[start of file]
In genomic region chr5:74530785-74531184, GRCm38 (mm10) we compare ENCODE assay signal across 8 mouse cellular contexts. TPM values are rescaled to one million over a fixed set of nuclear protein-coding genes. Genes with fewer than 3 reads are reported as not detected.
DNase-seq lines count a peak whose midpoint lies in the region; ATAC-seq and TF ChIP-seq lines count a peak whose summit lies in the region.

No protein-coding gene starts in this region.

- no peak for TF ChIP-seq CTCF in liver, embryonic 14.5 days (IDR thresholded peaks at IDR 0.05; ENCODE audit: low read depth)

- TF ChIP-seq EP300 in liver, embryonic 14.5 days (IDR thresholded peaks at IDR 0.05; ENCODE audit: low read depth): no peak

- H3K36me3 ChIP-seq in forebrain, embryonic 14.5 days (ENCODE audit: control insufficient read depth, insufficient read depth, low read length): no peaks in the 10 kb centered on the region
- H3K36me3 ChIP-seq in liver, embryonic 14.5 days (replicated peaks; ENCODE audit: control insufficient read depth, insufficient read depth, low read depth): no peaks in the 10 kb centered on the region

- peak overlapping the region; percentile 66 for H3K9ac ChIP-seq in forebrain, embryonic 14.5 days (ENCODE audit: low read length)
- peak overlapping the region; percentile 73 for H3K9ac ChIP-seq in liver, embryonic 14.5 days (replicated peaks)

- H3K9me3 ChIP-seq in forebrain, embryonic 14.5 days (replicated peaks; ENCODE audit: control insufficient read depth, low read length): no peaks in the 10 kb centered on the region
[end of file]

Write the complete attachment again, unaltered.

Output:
In genomic region chr5:74530785-74531184, GRCm38 (mm10) we compare ENCODE assay signal across 8 mouse cellular contexts. TPM values are rescaled to one million over a fixed set of nuclear protein-coding genes. Genes with fewer than 3 reads are reported as not detected.
DNase-seq lines count a peak whose midpoint lies in the region; ATAC-seq and TF ChIP-seq lines count a peak whose summit lies in the region.

No protein-coding gene starts in this region.

- no peak for TF ChIP-seq CTCF in liver, embryonic 14.5 days (IDR thresholded peaks at IDR 0.05; ENCODE audit: low read depth)

- TF ChIP-seq EP300 in liver, embryonic 14.5 days (IDR thresholded peaks at IDR 0.05; ENCODE audit: low read depth): no peak

- H3K36me3 ChIP-seq in forebrain, embryonic 14.5 days (ENCODE audit: control insufficient read depth, insufficient read depth, low read length): no peaks in the 10 kb centered on the region
- H3K36me3 ChIP-seq in liver, embryonic 14.5 days (replicated peaks; ENCODE audit: control insufficient read depth, insufficient read depth, low read depth): no peaks in the 10 kb centered on the region

- peak overlapping the region; percentile 66 for H3K9ac ChIP-seq in forebrain, embryonic 14.5 days (ENCODE audit: low read length)
- peak overlapping the region; percentile 73 for H3K9ac ChIP-seq in liver, embryonic 14.5 days (replicated peaks)

- H3K9me3 ChIP-seq in forebrain, embryonic 14.5 days (replicated peaks; ENCODE audit: control insufficient read depth, low read length): no peaks in the 10 kb centered on the region